This is my new story, A Letter for My Love.
Edward goes off to war in 1918, while his betrothed, Bella, stays back. They write letters to each others, so it will be in letter form. But danger strikes anyway.
I don't own it. *cries*
I sighed deeply; I wanted Edward to return home from war now. I simply could not bear it, being here, alone in this town. It was as though I was dead with out him. Bu time passes, even for me.
I had my friends, and my mother and father, though the former were of absolutely no comfort to me. They were far too wrapped up in their 'superb' social life, whether it was beguiling the Newtons and their horrendous son who has taken to me, or having a tea with the Webbers, it was of little consequence to me.
My papa, on the other hand, was wonderful. I most definitely took after him. He longed not for the posh society, bit for simplicity. It was at my mother's request we came here, he lived to make my mother and I happy. I would happily leave it all in a moment, particularly if my love, Edward was next to me, by my side, as he promised, not fighting in some silly war which does not involve him.
I shall write him a letter.
I got up from my garden seat from where I watched our manservant Jacob toil in his daily duties. I went to my vanity, where I took out a pen, paper, and ink.
"My dearest Edward," I wrote,
It pains me that you are far away where I can not feel strong arms around me, see your dazzling smile, hear your sweet whisper in my ear, whispering mellifluous words of our love, pure and sweet. I wish you were here; I shall not hide my feelings.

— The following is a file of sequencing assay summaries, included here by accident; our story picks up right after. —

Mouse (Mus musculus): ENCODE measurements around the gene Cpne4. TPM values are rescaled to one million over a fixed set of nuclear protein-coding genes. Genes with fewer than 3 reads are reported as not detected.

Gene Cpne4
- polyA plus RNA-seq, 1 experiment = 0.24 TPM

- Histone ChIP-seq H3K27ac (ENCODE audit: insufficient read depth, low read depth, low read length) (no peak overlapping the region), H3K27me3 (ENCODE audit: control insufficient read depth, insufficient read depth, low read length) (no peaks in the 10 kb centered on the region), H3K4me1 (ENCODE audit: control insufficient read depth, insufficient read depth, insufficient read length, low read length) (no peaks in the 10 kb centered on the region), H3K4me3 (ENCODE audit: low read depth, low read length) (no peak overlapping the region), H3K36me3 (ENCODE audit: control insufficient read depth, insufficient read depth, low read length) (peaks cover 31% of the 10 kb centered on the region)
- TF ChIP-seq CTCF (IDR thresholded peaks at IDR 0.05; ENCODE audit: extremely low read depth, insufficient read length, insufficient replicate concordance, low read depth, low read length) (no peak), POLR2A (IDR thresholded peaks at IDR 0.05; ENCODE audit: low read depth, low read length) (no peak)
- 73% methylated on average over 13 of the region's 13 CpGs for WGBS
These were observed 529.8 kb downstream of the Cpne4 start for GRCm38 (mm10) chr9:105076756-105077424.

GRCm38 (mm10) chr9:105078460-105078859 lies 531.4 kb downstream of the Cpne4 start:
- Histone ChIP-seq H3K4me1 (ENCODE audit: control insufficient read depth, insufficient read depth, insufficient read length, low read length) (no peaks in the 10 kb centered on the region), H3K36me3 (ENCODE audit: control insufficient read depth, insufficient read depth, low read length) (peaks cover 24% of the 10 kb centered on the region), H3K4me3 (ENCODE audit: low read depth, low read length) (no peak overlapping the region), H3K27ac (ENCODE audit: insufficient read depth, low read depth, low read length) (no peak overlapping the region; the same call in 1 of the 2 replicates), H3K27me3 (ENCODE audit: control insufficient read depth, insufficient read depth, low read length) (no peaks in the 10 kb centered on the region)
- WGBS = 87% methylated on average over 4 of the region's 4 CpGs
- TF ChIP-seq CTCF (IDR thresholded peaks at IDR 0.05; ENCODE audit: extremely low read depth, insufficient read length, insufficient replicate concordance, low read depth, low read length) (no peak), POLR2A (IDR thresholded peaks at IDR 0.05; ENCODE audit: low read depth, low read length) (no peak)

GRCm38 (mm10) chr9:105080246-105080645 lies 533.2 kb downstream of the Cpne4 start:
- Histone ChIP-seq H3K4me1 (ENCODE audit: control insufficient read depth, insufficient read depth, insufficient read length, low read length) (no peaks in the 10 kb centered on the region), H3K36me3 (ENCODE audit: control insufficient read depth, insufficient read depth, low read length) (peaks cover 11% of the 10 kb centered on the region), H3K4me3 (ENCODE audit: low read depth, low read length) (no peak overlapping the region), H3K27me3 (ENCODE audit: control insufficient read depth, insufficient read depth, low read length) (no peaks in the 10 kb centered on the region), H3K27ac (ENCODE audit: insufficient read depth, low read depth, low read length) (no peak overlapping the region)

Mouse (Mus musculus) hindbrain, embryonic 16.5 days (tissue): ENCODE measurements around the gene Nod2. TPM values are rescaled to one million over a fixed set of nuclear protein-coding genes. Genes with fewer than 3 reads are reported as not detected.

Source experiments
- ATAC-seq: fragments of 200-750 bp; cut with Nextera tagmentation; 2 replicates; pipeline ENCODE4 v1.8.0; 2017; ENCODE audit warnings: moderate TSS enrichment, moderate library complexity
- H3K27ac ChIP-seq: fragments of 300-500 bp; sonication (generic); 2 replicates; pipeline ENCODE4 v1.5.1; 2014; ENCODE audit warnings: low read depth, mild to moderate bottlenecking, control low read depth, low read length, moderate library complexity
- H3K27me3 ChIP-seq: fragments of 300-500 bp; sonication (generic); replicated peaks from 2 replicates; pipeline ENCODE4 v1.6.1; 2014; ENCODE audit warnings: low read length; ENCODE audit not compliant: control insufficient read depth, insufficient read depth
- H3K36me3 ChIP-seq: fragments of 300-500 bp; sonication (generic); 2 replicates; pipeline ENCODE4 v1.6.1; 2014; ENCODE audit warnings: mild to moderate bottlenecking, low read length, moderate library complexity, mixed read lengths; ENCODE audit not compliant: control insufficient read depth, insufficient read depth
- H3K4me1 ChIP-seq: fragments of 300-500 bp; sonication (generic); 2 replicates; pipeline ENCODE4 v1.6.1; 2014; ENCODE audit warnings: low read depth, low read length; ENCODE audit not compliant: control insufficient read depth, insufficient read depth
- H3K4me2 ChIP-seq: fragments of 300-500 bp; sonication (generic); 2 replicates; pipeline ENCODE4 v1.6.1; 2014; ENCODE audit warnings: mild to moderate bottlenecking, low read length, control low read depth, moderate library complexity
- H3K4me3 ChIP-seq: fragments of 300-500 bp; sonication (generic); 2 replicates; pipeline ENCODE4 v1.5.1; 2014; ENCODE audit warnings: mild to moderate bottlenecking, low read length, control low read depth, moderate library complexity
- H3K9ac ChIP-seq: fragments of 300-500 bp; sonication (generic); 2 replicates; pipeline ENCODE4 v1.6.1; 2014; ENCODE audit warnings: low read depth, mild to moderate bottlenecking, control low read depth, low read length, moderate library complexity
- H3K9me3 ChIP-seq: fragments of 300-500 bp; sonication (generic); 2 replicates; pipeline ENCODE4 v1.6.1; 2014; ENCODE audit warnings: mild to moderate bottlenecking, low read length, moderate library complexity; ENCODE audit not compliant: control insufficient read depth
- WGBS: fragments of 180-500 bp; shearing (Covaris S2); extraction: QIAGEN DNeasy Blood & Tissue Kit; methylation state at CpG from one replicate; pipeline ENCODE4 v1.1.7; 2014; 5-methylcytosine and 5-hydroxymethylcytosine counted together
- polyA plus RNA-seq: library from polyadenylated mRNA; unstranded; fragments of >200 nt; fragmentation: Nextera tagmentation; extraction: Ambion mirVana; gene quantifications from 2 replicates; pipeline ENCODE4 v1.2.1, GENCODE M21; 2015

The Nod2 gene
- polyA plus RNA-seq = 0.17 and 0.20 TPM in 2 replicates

I pray you are safe, I wonder privately to myself if you are unhurt. I beg of you to come back safely; take every possible precaution, my love, so as to come back to me whole and unscathed.
When you return, we shall make wedding arrangements. My papa is bursting at his seams with happiness. And my mother, well, you know her. She has been boasting to all of her ridiculous friends that her daughter is marrying Edward Masen, the son of Chicago's most prominent lawyer.
May she and all her friends choke on their lukewarm tea and stale biscuits and cakes them seem to so love.
My love, I long for you to be by my side, with me in this tedious time of war. You would dull the pain and ease my mind. I know not why we must be involved in a war, it seems silly to me. To war on another country simply for boredom seems wrong and unfair.
To war for any reason seems to be excessively iniquitous. What of the young men who are killed? What of their families? What of the widows, the mothers, the sisters, the brothers? It seems to me that war especially plagues the women in a country.
But I shall no longer waste your precious time on this war, my opinions matter not.
I pray for your safe, timely return.
I love you, forever and always.
With all of my heart, body and soul,